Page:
Paramount Ranch has been the location of countless movies and TV shows over the past 90 years, including the HBO sci-fi western Westworld. But that history has sadly turned to ash over the past 24 hours, engulfed by the flames of the Woolsey wildfire that’s devastating Southern California right now.
Paramount Ranch and its fake “western” town have been the shooting location of everything from TV shows like Dr. Quinn Medicine Woman to the classic 1932 horror movie The Island of Lost Souls to some of the finest movies ever made, like the 1941 Preston Sturges film Sullivan’s Travels. The location is now managed by the National Park Service and it’s a popular destination for locals to hike. The NPS was the first to break the news yesterday on Twitter that it had been destroyed.
The “before” photos give you a sense of what it looked like before the fire destroyed almost everything:
One of the coolest things about Paramount Ranch is that since it was a public park, anyone could just walk around and explore, provided that a movie or TV show wasn’t shooting that day. And plenty of people did, given its close proximity to Los Angeles.
Based on the photos shot by the Associated Press yesterday, it appears that the only two buildings that are still standing are the fake church and the fake train station. As you can see in the photo below, the train stop on the far right looks largely unscathed.
HBO released a statement yesterday about the location and its role in the development of Westworld.
“Paramount Ranch was one of the locations used during seasons one and two of Westworld, in addition to the primary location at Melody Ranch in Santa Clarita,” an HBO representative told the Hollywood Reporter in a statement.
“Westworld is not currently in production, and as the area has been evacuated, we do not yet know the extent of the damage to any structures remaining there. Most importantly, our thoughts go out to all those affected by these horrible fires.”
An old photo from the Associated Press shows what Paramount Ranch looked like back in 1998 when it was used for shooting TV shows like Dr. Quinn, Medicine Woman.
The history of Paramount Ranch dates back to 1927 when Paramount Pictures first bought 2,700 acres in what’s now Agoura Hills, California to have plenty of open space to shoot movies. If you saw an old Western town on TV or in movies over the past century, there’s a decent chance that it was shot at Paramount Ranch. But the land wasn’t just for westerns. The rolling hills could play almost any location in the world, from a terrifying jungle to colonial New England.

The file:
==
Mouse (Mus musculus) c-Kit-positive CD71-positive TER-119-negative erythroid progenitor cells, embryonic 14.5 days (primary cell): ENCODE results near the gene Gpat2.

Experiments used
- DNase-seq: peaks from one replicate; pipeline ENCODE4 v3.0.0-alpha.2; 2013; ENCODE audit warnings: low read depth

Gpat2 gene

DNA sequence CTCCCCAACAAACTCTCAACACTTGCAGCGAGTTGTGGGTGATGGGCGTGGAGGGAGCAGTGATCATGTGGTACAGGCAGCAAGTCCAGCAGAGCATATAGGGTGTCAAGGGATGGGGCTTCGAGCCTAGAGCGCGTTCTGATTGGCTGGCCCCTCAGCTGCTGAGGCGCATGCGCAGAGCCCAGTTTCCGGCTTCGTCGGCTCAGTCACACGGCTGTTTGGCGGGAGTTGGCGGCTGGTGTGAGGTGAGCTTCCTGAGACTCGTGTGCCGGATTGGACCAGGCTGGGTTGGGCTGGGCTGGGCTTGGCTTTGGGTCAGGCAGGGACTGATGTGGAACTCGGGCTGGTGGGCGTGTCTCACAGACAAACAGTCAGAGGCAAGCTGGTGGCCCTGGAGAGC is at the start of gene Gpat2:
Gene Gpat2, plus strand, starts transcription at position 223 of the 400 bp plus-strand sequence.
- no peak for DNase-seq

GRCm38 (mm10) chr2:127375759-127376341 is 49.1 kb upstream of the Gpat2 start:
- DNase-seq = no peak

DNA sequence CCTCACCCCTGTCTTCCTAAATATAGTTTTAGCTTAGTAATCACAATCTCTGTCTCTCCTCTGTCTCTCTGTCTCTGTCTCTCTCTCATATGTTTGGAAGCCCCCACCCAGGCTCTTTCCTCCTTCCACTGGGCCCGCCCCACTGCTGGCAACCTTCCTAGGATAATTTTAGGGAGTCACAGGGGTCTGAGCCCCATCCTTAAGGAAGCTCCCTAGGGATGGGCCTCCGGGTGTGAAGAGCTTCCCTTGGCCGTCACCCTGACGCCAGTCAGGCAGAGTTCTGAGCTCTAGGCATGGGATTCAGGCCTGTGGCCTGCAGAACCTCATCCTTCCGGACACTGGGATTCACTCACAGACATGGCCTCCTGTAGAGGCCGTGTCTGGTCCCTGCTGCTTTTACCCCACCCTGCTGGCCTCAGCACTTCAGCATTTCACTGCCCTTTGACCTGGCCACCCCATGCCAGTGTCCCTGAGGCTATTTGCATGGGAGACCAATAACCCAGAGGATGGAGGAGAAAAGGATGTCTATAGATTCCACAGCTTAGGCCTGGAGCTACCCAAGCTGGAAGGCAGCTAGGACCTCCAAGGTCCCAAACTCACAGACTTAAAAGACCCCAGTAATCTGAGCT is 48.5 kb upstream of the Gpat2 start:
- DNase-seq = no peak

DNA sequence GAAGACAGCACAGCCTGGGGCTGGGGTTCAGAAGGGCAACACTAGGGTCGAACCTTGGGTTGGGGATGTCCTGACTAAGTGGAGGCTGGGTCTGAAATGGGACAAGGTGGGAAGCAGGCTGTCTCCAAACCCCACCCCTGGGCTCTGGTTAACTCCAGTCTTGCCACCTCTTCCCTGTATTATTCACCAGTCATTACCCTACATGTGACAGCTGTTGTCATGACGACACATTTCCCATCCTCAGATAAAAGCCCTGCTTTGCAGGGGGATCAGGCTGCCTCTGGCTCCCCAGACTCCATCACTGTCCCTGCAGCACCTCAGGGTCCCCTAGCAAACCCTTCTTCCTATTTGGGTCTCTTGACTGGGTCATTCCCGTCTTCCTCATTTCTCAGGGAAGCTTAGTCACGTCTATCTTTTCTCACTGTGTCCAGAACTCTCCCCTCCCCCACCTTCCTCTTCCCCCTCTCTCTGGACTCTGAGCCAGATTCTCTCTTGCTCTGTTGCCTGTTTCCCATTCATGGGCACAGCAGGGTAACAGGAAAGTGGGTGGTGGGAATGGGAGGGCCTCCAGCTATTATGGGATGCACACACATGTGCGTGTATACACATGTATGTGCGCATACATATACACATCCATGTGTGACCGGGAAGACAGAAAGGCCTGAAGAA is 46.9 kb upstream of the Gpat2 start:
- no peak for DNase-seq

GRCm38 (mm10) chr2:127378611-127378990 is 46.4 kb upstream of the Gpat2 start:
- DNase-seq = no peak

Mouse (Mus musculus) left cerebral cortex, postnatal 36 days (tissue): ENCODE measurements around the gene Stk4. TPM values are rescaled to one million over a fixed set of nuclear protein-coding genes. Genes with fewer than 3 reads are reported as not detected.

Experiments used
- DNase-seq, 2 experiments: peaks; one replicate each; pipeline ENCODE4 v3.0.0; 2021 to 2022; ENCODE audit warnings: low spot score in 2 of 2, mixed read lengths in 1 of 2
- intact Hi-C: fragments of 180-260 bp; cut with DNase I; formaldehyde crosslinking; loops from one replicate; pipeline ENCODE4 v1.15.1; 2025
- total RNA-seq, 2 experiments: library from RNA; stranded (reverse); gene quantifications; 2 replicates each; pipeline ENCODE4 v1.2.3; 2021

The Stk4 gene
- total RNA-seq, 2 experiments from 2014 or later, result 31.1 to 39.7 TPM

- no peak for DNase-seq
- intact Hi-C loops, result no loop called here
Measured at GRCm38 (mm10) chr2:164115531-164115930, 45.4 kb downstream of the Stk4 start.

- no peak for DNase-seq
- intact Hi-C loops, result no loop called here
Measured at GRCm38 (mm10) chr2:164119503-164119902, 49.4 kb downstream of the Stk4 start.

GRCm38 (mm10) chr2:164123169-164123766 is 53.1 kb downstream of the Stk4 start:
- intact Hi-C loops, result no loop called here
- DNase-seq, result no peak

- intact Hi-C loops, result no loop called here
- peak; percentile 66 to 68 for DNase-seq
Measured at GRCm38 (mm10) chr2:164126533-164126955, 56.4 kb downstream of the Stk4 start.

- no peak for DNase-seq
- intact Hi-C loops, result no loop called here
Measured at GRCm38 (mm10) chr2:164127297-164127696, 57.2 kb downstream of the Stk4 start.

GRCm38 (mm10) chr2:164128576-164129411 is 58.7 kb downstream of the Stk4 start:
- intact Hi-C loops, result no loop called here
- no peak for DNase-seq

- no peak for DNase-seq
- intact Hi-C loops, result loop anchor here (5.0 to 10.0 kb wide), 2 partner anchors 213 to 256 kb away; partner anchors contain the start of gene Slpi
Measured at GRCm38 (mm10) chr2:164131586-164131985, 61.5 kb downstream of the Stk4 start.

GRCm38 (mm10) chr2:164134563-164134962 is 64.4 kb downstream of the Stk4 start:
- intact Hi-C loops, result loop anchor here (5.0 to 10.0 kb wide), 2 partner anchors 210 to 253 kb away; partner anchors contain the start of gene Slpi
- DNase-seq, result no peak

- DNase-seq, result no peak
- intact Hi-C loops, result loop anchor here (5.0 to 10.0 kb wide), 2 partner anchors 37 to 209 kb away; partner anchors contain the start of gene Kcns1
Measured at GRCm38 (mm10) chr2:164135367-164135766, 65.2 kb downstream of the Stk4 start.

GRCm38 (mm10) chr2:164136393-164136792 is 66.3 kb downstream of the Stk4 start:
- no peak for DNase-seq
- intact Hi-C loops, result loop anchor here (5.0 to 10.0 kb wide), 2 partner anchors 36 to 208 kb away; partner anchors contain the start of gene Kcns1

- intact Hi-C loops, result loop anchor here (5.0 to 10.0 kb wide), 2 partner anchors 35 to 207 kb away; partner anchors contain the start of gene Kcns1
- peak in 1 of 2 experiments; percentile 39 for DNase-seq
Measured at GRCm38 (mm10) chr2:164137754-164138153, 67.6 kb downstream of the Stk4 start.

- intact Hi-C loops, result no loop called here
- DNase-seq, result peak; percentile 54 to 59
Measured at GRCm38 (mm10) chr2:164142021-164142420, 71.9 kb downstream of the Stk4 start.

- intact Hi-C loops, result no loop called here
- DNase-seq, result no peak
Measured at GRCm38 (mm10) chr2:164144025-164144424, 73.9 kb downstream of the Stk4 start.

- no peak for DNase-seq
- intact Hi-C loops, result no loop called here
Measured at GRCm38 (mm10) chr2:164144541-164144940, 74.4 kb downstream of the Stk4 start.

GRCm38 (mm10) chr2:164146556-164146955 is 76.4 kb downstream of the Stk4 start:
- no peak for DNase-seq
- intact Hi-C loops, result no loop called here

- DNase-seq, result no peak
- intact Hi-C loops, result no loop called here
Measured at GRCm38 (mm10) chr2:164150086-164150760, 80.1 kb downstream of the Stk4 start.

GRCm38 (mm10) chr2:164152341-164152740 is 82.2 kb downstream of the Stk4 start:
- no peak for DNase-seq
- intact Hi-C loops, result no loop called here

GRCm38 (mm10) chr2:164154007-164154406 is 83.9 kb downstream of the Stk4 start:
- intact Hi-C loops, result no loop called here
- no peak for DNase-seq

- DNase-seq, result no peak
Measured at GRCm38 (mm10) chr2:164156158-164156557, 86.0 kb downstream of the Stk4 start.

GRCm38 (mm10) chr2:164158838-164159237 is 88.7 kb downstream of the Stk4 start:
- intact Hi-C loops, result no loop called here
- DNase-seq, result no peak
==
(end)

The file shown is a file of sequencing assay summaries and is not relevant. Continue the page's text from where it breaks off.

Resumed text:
The National Park Service explains on its website:
From 1957 to 1980, the ranch changed ownership several times, but filmmaking continued. After purchasing a portion of the original Paramount property in 1980, the National Park Service revitalized the old movie ranch. From 1992 to 1997, Paramount Ranch was used as the setting for the television show, Dr. Quinn, Medicine Woman. Whether watching filming or exploring the area, experience the drama and grandeur of the Santa Monica Mountains.
Before 1957, countless movies were shot at the site, especially if they needed outdoor sets with expansive, rustic hills. Sadly, most of that history has been turned into a smoldering heap.
A partial list of the movies that have used Paramount Ranch as a shooting location over the years appears below.
- The Last Outlaw (1927)
- The Mysterious Dr. Fu Manchu (1929)
- The Four Feathers (1929)
- The Santa Fe Trail (1930)
- Million Dollar Legs (1932)
- Horse Feathers (1932)
- Love Me Tonight (1932)
- Shanghai Express (1932)
- It’s a Gift (1934)
- The Last Outpost (1935)
- Nothing Sacred (1937)
- Tropic Holiday (1938)
- Beau Geste (1939)
- Remember the Night (1940)
- Caught in the Draft (1941)
- Sullivan’s Travels (1941)
- Ball of Fire (1942)
- So Proudly We Hail (1943)
- Miracle of Morgan’s Creek (1944)
- Hail the Conquering Hero (1944)
- The Lonesome Trail (1955)
- The Love Bug (1968)
- Death Race 2000 (1975)
- High Riders (1978)
- Reds (1981)
- Blast From the Past (1999)
- Van Helsing (2003)
- The Lake House (2006)
- American Sniper (2014)
- Bone Tomahawk (2015)
RIP Paramount Ranch. You’ve been an important piece of our shared cultural history and you’ll be missed.[Variety and Hollywood Reporter]